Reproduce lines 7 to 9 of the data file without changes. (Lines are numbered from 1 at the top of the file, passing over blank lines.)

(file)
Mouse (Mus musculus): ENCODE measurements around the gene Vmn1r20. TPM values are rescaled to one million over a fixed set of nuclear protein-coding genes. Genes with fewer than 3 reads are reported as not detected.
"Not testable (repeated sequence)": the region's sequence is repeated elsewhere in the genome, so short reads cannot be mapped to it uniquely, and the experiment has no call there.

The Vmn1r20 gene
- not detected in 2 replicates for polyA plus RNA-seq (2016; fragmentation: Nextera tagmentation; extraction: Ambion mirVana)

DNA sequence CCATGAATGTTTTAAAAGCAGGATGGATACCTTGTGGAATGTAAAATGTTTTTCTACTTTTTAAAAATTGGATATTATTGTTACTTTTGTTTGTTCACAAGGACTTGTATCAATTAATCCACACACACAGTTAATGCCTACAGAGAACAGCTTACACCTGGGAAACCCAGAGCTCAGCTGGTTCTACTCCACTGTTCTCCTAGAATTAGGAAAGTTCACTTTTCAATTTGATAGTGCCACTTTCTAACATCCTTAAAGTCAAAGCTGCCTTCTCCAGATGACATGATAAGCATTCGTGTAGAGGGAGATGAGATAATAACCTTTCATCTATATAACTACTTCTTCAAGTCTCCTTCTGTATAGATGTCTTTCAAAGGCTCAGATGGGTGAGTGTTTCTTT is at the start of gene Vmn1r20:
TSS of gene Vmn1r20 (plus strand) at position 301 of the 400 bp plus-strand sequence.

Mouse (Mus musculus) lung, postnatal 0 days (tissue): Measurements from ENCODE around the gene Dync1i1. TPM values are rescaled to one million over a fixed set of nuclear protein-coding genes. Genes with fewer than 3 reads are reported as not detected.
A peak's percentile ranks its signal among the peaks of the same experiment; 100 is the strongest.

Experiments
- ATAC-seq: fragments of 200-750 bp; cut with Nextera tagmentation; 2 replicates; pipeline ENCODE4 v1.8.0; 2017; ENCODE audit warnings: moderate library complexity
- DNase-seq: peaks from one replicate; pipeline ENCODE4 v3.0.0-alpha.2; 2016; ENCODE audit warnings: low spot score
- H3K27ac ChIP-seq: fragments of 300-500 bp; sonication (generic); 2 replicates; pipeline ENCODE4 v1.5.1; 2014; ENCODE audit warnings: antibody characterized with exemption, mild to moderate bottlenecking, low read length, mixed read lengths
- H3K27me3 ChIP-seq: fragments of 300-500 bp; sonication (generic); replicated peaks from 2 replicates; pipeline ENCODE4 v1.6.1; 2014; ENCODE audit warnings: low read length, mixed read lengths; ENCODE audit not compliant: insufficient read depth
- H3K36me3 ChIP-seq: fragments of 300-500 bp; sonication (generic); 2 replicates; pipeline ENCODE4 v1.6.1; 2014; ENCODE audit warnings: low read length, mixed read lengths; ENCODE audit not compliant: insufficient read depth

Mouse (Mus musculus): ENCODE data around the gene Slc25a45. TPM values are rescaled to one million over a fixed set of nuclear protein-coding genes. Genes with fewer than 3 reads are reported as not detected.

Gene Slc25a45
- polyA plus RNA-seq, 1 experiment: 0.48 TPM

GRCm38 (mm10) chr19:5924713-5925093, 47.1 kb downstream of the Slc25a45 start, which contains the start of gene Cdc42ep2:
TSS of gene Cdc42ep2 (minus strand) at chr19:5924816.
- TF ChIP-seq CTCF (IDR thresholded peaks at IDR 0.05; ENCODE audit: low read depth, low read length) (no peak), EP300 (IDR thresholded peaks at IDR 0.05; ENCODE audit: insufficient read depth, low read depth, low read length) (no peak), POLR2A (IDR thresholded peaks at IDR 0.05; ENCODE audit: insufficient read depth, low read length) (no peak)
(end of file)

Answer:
Mouse (Mus musculus) lung, postnatal 0 days (tissue): Measurements from ENCODE around the gene Dync1i1. TPM values are rescaled to one million over a fixed set of nuclear protein-coding genes. Genes with fewer than 3 reads are reported as not detected.
A peak's percentile ranks its signal among the peaks of the same experiment; 100 is the strongest.

Experiments